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Monday, May 23, 2011

What is Vibrato? -- Preparing for the Big Event

What is Vibrato? Basically, vibrato is an oscillation of pitch. Precisely, vibrato is the oscillation of a pitch from the main note to a note that is 1/2 step lower, e.g., vibrato on the note D will be an even oscillation between D and C#. I have been involved in discussions about whether the vibrato should go to a higher pitch, but in my experience, if the vibrato goes to a point higher than the original pitch, the note will consequently sound sharp to the listener. The teacher must also take care to monitor the student's vibrato to make sure that the oscillation is an oscillation between pitches and is not a movement across the strings (resulting in no pitch change) or in a circle (resulting in crazy pitches).

Three aspects of vibrato are important: width, speed, and evenness. At this beginning stage, all we can do is introduce the student and parent to the concept of vibrato. Vibrato involves some specialized movements of the student's muscles, and these muscles must be made ready before the student can successfully produce vibrato.

First I provide the student with a series of activities to help me determine whether the student is holding the violin correctly between the chin and the shoulder. The student should not be using the left hand or fingers to hold up the violin. To check that the student's posture is correct, I ask the student to perform these exercises:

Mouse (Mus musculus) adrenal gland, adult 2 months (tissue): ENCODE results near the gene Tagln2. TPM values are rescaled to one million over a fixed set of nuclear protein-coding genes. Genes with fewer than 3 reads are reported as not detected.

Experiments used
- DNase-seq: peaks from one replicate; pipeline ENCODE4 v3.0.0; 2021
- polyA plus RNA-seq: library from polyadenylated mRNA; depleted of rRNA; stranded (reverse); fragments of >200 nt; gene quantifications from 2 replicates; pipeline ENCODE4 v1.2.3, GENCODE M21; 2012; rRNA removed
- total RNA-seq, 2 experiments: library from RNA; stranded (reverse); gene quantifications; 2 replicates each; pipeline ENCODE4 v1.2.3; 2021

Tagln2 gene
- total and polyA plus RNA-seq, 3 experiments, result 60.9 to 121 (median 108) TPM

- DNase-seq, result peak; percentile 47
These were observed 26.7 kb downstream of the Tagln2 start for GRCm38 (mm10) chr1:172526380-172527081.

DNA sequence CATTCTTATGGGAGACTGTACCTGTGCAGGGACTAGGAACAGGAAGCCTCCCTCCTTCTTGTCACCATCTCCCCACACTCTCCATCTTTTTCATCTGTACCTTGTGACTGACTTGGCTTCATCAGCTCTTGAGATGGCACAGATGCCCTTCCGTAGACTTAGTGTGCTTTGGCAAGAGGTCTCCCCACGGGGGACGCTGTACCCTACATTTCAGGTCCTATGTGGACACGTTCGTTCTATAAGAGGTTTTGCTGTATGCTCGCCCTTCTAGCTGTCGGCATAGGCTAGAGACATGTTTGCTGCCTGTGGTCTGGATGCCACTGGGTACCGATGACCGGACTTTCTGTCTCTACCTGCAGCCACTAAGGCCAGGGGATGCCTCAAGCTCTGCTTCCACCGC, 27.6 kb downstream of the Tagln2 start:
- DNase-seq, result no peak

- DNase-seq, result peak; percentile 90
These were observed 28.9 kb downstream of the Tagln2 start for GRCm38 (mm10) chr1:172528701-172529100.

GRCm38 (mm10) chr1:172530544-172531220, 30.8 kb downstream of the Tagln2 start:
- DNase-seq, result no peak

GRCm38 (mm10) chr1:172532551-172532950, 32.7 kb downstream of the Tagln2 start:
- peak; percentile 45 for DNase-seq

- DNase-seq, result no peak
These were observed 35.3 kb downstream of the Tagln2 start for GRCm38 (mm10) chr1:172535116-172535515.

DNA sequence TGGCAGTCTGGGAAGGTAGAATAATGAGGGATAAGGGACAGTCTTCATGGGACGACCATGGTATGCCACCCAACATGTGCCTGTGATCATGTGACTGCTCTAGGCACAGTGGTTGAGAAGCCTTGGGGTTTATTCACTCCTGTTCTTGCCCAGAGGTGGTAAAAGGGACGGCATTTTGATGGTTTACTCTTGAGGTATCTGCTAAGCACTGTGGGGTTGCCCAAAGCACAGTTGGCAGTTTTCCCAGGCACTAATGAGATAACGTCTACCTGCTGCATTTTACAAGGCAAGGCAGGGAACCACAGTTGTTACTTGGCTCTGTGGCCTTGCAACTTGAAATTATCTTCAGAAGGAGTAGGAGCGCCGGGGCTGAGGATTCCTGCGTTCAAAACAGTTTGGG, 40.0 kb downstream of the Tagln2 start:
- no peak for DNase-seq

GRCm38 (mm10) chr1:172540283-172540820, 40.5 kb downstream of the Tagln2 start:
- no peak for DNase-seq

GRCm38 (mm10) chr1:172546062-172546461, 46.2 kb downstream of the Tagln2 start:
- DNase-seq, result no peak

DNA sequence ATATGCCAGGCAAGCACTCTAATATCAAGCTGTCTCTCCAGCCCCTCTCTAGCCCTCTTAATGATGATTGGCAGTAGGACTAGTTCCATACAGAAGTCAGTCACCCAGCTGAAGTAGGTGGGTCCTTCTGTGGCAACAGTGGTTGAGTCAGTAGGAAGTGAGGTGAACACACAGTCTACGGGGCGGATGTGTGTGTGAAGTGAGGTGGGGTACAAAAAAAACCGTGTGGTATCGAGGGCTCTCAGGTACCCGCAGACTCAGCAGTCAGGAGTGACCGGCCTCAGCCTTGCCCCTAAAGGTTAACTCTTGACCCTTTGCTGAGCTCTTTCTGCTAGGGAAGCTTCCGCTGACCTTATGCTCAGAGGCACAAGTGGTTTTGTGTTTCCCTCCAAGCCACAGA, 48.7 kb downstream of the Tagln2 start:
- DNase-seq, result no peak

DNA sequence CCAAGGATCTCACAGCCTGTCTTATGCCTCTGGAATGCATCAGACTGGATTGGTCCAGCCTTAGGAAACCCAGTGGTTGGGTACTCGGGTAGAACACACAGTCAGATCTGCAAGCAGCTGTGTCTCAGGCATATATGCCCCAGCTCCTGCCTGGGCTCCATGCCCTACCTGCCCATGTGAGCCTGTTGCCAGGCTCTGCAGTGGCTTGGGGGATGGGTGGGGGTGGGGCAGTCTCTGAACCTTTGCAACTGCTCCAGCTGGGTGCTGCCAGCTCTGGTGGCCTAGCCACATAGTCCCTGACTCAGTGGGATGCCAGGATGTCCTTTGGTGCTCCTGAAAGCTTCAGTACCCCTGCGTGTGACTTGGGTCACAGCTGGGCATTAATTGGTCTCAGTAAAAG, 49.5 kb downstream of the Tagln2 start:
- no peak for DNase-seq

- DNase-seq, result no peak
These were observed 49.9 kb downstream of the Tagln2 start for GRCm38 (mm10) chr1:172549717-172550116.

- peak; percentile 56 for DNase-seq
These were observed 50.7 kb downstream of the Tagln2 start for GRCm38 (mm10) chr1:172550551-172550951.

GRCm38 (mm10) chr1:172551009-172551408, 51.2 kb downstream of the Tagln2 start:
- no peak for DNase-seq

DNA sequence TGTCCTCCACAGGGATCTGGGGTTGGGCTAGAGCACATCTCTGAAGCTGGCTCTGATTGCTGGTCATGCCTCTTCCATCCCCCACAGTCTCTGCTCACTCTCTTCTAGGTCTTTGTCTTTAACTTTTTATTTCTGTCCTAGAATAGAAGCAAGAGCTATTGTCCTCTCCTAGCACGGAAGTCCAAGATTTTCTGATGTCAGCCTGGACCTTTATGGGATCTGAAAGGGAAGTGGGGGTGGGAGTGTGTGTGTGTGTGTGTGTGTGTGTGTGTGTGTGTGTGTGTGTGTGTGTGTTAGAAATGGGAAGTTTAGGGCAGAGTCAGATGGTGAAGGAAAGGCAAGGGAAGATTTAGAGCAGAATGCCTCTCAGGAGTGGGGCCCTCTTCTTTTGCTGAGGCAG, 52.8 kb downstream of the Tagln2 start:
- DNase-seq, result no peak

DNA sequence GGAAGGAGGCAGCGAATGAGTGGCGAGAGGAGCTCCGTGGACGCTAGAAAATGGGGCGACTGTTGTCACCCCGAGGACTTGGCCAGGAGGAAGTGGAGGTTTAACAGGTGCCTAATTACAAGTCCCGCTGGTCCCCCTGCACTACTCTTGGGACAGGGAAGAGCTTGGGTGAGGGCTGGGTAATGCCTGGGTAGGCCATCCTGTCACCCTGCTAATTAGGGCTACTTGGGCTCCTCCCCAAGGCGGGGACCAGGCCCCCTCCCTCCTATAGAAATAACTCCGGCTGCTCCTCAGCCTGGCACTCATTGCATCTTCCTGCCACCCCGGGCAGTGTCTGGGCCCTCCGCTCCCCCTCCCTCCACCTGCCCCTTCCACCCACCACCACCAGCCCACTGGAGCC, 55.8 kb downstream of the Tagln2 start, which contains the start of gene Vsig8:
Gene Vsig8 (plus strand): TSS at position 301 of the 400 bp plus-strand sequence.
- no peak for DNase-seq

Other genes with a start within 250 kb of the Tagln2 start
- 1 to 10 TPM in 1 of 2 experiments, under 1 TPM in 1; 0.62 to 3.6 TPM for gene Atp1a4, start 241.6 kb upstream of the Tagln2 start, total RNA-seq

• peg knocking
  • waves
  • silent slides up and down the string with the ring finger
  • "sirens," where we use our bow to sound out the slides up and down the string. Sometimes we speed it up so that it sounds like the sirens used on ambulances in England

video

video

At this point, I check the student's equipment. In some cases, I might make adjustments to the student's shoulder rest to help the student maintain good contact with the violin through the shoulder and chin rests. Sometimes a student needs the shoulder rest adjusted to allow for more height in the front of the shoulder and less in the back to enable the student to hold the instrument a little flatter. This slight adjustment may also correct improper left hand position or the case of the left pinkie curling into the hand when the student is playing on the left ring finger.

Another important issue is the left hand posture. If the student is in the habit of letting their left hand fall under the fingerboard too much, then this student will have difficulty learning how to vibrate properly. Instead this student might be using muscles in the palm rather than in the fingers. Since I am usually teaching vibrato at the beginning of book 2, and book 2 is the point in the Suzuki repertoire when students start trying to let their left hands drop under the fingerboard, this is a crucial teaching point for me. I watch the student's left hand posture like a hawk from Minuet 2 onwards.

neutral relaxed starting position
backwards fall; relaxation
Muscle preparation exercises include holding a shaker egg or a film canister filled with a few beans in the left hand and letting the hand fall backwards and return forwards in a rhythmic motion. I am careful to make sure that the student does not move the hand too far forward to produce tension. See the illustrations for examples of this exercise, including the neutral relaxed starting position, the relaxed backwards "fall," and the improper forward motion.

improper forwards motion; produces tension